I am a Christian, a heterosexual, and I take the Bible seriously.
My initial response to being asked to review Being Gay, being Christian: you can be both was a sense of sadness that in the second decade of the twenty-first century some people who profess the Christian faith still don't acknowledge that one can be gay and Christian. Nearly a century ago E.M Forster wrote the novel Maurice, in which he explored the nature of love between those of the same gender. Deeply afraid of being imprisoned for his views, he dedicated it to "a happier year" and requested that it not be published until long after his death. The world had to wait until 1971 for someone to decide that the appropriate time had come, that society had moved on sufficiently to allow such provocative ideas to be read and discussed.
And here we are, four decades later in what we deem a period of rapid social change, only to find that some Christians still find same-gender relationships problematic. As I was reading Being Gay, Being Christian, a celebrated woman ex tennis player and now a pastor of a fundamentalist church (and who despite I Corinthians 14:34–35 manages to finesse the issues of biblical inerrancy and the injunction that women remain silent in church) spoke out on behalf of God to condemn the gay and lesbian community as sinful. As I have argued in my book, Religion Under Attack: Getting Theology Right (Polebridge Press, 2012), such views fail to resonate with many alternative Christians ideas of God, especially the God revealed through Jesus, the Christ. In short, "That's not my God!" The alternative Christian view repudiates the antiquated fulminations of Christian fundamentalists, but is often forgotten by those popular media that favour sensationalist sound-bytes. And indeed many church communities are openly 'gay friendly' just as they now welcome those who were once shunned by churches for being divorced and re-married in contravention of Mark 10:9. Furthermore the Reverend Steven Ogden's latest volume, Love Upside Down (O Books, 2011), is but one of a whole shelf of books that affirms the place of LGBTQ people within the body of the Church. Why? Because such a policy enacts the acceptance and love that Jesus preached.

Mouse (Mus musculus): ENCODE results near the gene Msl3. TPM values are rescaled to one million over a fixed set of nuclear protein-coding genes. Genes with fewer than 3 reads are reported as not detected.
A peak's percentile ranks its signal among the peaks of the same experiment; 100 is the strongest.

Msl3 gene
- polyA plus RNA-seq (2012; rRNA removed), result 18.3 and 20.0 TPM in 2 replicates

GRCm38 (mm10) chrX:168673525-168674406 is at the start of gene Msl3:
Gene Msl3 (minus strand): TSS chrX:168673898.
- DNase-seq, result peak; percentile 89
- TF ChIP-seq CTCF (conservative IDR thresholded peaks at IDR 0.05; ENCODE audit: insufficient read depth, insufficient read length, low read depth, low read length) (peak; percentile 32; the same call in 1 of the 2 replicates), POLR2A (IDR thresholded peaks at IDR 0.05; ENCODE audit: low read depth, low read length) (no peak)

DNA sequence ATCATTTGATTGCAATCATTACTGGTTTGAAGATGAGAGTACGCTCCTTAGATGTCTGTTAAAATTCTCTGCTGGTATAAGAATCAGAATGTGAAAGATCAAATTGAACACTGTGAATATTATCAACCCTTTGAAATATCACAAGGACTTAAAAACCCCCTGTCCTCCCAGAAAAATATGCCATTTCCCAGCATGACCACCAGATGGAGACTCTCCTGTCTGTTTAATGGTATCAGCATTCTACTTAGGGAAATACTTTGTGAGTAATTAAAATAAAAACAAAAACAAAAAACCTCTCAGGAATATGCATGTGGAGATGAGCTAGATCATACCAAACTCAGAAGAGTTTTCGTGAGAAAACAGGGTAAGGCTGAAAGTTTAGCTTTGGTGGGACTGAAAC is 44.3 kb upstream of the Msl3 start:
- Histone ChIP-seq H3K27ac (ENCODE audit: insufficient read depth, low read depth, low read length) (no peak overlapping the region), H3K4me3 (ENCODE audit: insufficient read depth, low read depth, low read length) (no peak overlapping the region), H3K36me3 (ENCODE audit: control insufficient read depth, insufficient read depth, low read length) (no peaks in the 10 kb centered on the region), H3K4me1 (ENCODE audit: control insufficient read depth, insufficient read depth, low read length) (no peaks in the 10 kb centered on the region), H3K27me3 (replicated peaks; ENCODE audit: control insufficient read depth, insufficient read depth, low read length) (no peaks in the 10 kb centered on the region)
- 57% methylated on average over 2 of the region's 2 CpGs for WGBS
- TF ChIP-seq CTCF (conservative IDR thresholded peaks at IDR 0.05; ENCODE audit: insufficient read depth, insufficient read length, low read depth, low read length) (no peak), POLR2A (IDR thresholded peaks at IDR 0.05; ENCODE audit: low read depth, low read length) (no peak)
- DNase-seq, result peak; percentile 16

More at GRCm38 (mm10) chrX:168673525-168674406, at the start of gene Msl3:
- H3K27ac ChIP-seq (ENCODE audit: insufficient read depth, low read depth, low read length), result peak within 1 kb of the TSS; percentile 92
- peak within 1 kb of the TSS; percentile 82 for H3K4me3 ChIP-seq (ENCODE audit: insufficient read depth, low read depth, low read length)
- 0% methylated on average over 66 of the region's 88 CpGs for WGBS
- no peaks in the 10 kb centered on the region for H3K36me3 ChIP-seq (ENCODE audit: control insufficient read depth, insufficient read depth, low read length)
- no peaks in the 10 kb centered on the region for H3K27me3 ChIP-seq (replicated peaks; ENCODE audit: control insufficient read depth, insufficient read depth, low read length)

Thus it was with mixed emotions that I sat down to pen this review. Stuart Edser is a Counselling and Health Psychologist who is gay and Christian. He outlines both his own life story and the treatment of gay and lesbians throughout history and today (chapters 1-3). He provides useful biological and psychological information for those who might be ignorant of the difficult and often painful process of 'coming out' (chapters 4-7). In particular, he emphasises the importance of both recognizing and affirming that being gay and being normal are not mutually exclusive (chapter 8).
His story reflects the two different approaches to the Christian Gospel. The first is the one that denies sexual expression to LGBTQ folk: "Love the sinner, not the sin." It is interesting that the 'gay and lesbian issue' actually boils down to a single act: sex between consenting adults of the same gender. Historically, Christianity affirmed celibacy for those of 'uncertain sexuality' and a line was drawn in the sand banning sexual expression by those attracted to others of the same gender. Fundamentalists typically backed this claim with biblical proof-texts-or in the case of the Roman Catholic Church, by Tradition. Edser gives a good riposte to both these viewpoints (Chapters 9-11).
The central thrust of his book comes in the last chapter, where the central argument is concisely reiterated:
I am going to take as truth that being gay or lesbian is neither sick nor sinful. Gay and lesbian people are as much beloved children of God as any heterosexual people. They have every right to approach God, to walk after His (sic)ways, to engage with a spiritual search by way of Christian thought, and to be accepted and valued in the church, free from prejudice, discrimination, abuse and violence.
To this I say a resounding 'Amen.' Furthermore, I would argue that, contrary to the impression often conveyed by the press, a large and increasing number of Christians and Christian churches throughout the world stand ready to affirm that one can definitely be both gay and Christian.
I would urge Christians to read Being Gay, Being Christian: you can be both and to help make this the 'happier year' that E.M. Forster longed for.
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